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Intern  Joined: 14 Mar 2013
Posts: 44
Location: United States
GMAT Date: 12-03-2013
WE: General Management (Retail)
If p is a positive integer, is p + 2 > q?  [#permalink]

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2
4 00:00

Difficulty:   35% (medium)

Question Stats: 72% (01:41) correct 28% (01:57) wrong based on 167 sessions

### HideShow timer Statistics If p is a positive integer, is p + 2 > q?

(1) q^2 > p
(2) q - p < 0
Manager  Joined: 29 Apr 2013
Posts: 88
Location: India
Concentration: General Management, Strategy
GMAT Date: 11-06-2013
WE: Programming (Telecommunications)
Re: If p is a positive integer, is p + 2 > q?  [#permalink]

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2
If p is a positive integer, is p + 2 > q?

(1) $$q^2$$ > p
(2) q - p < 0

Statement 1: $$q^2$$ is always positive irrespective of whether q is positive or negative. So let's plugin values:
q=-2 and p=1
$$q^2$$ = 4 --> 4 > 1
p+2 = 1 + 2 = 3 ---> 3 > -2 --> p+2 > q

Again, q = 4, p = 1
$$q^2$$ = 16 --> 16 > 1
p+2 = 1 + 2 = 3 ---> 3 is not greater than 4 --> (p+2) not greater than q. So statement 1 alone is insufficient.

Statement 2:
q - p < 0
q < p or p > q
As p is a positive integer, so if p > q then p+2 is definitely greater than q. So statement 2 alone is sufficient.

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Math Expert V
Joined: 02 Sep 2009
Posts: 56275
Re: If p is a positive integer, is p + 2 > q?  [#permalink]

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If p is a positive integer, is p + 2 > q?

(1) q^2 > p. If p=1 and q=100, then p+2<q but if p=1 and q=-100, then p+2>q. Not sufficient.

(2) q - p < 0 --> p>q. Since p is greater than q, then p+2 (greater number than p) is also greater than q. Sufficient.

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Intern  Joined: 18 Aug 2013
Posts: 15
Re: If p is a positive integer, is p + 2 > q?  [#permalink]

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Could someone please let me know why we can't subtract statement 1 from the question, or what I am doing incorrectly?

For some reason, this isn't getting to the correct solution.

P + 2>q
- (P< q^2)
_________

2 > q - q^2

2 > q(1 - q)

Which always seems to hold true. If q > 1, then 2 > (some negative); If 0<q<1, then 2 > (some number between 0 and 1); and if q < 0, then 2 > (some negative). For q = 0 or q = 1, 2 > 0.

Where's the flaw in my logic? Help would be greatly appreciated. Thanks
Math Expert V
Joined: 02 Sep 2009
Posts: 56275
Re: If p is a positive integer, is p + 2 > q?  [#permalink]

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grant1377 wrote:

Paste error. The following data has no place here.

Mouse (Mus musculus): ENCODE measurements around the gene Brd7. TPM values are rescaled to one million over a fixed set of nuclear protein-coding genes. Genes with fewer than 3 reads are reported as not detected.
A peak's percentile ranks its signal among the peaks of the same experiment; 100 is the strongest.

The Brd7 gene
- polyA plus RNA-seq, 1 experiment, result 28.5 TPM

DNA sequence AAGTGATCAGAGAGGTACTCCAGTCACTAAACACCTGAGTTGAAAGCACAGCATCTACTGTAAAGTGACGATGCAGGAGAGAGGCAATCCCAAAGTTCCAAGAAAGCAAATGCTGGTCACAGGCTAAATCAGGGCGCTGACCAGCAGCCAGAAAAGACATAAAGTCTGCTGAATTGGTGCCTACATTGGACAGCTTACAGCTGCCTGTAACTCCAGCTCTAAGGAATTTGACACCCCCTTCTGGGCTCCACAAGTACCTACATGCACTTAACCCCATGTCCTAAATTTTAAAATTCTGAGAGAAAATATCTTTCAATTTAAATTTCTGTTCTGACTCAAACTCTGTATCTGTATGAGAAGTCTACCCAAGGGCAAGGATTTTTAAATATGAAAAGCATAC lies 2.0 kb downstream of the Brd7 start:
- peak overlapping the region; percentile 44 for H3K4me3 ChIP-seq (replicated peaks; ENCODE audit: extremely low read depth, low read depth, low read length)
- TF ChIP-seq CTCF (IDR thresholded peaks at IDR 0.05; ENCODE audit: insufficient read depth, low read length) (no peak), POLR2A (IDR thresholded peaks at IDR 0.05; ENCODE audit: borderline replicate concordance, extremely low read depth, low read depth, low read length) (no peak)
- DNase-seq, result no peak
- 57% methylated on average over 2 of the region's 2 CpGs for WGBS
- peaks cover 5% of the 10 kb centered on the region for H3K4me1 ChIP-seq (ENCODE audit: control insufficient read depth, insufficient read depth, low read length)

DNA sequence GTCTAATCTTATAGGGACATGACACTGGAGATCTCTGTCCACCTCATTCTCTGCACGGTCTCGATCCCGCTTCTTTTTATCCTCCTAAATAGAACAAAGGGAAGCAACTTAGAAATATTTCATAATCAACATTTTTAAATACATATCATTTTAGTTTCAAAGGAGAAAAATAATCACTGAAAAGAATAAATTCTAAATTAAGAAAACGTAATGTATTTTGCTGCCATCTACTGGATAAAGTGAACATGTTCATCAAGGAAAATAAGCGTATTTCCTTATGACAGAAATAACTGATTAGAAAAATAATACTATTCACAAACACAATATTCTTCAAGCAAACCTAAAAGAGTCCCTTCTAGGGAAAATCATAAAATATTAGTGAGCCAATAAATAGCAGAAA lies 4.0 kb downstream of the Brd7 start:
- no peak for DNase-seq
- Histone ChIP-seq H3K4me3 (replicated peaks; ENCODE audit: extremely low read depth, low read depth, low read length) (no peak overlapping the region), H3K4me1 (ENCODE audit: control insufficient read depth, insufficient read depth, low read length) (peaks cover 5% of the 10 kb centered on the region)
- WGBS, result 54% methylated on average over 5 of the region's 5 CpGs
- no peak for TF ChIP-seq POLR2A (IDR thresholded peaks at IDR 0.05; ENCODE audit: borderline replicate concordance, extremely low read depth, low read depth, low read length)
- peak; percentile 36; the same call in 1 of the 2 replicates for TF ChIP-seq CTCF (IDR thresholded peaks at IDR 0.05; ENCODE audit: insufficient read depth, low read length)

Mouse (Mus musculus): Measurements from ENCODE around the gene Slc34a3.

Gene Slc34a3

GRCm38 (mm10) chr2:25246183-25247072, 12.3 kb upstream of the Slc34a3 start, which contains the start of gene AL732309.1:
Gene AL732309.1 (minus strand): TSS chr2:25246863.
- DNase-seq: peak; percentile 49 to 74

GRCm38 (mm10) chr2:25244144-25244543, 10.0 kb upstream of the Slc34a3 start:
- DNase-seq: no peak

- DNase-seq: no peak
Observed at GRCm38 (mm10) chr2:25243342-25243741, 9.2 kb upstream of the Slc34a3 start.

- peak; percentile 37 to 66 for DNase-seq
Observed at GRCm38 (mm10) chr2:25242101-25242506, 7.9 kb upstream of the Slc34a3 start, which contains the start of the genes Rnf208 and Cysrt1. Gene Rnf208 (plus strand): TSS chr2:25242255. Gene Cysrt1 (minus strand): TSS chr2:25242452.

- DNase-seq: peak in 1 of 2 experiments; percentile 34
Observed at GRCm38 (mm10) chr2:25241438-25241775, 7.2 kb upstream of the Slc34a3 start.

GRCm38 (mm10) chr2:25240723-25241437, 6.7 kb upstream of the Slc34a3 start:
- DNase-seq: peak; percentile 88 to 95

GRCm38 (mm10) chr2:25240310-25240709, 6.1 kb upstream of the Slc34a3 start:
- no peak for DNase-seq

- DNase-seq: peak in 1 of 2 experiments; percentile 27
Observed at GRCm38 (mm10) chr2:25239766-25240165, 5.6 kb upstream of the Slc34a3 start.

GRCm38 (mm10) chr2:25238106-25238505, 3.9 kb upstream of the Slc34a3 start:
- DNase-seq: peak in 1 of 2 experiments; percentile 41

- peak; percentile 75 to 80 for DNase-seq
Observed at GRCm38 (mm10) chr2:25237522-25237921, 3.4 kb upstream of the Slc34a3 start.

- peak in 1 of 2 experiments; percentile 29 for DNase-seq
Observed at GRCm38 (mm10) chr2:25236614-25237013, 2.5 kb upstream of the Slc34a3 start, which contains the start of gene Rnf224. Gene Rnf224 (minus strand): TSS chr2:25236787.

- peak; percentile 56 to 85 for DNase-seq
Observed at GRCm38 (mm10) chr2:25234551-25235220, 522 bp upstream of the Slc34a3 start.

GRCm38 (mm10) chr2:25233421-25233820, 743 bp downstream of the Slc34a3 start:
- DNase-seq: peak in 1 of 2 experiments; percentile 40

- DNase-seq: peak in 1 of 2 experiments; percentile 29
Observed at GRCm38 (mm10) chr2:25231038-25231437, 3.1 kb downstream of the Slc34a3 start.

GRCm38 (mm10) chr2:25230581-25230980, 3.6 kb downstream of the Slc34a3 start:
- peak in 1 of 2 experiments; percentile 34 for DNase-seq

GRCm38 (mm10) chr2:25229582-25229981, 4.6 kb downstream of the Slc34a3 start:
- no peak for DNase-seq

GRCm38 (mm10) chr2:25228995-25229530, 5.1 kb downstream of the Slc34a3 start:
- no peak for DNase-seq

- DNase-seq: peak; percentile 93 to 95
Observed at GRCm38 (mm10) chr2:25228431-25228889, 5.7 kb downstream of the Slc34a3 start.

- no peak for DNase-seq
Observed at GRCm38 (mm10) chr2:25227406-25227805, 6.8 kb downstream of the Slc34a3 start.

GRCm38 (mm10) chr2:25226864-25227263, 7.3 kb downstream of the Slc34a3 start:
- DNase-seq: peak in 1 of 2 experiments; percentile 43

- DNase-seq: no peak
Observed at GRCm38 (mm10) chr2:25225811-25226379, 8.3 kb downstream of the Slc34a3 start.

Could someone please let me know why we can't subtract statement 1 from the question, or what I am doing incorrectly?

For some reason, this isn't getting to the correct solution.

P + 2>q
- (P< q^2)
_________

2 > q - q^2

2 > q(1 - q)

Which always seems to hold true. If q > 1, then 2 > (some negative); If 0<q<1, then 2 > (some number between 0 and 1); and if q < 0, then 2 > (some negative). For q = 0 or q = 1, 2 > 0.

Where's the flaw in my logic? Help would be greatly appreciated. Thanks

p + 2 > q is NOT given. That is what we need to establish.
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Intern  B
Joined: 30 Jan 2018
Posts: 13
Re: If p is a positive integer, is p + 2 > q?  [#permalink]

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The options are not listed.
Math Expert V
Joined: 02 Sep 2009
Posts: 56275
Re: If p is a positive integer, is p + 2 > q?  [#permalink]

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1
Missyy wrote:
The options are not listed.

This is a data sufficiency question. Options for DS questions are always the same.

The data sufficiency problem consists of a question and two statements, labeled (1) and (2), in which certain data are given. You have to decide whether the data given in the statements are sufficient for answering the question. Using the data given in the statements, plus your knowledge of mathematics and everyday facts (such as the number of days in July or the meaning of the word counterclockwise), you must indicate whether—

A. Statement (1) ALONE is sufficient, but statement (2) alone is not sufficient to answer the question asked.
B. Statement (2) ALONE is sufficient, but statement (1) alone is not sufficient to answer the question asked.
C. BOTH statements (1) and (2) TOGETHER are sufficient to answer the question asked, but NEITHER statement ALONE is sufficient to answer the question asked.
E. Statements (1) and (2) TOGETHER are NOT sufficient to answer the question asked, and additional data specific to the problem are needed.

I suggest you to go through the following posts:
ALL YOU NEED FOR QUANT.

Hope this helps.
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Non-Human User Joined: 09 Sep 2013
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Re: If p is a positive integer, is p + 2 > q?  [#permalink]

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_________________ Re: If p is a positive integer, is p + 2 > q?   [#permalink] 10 Feb 2019, 11:48
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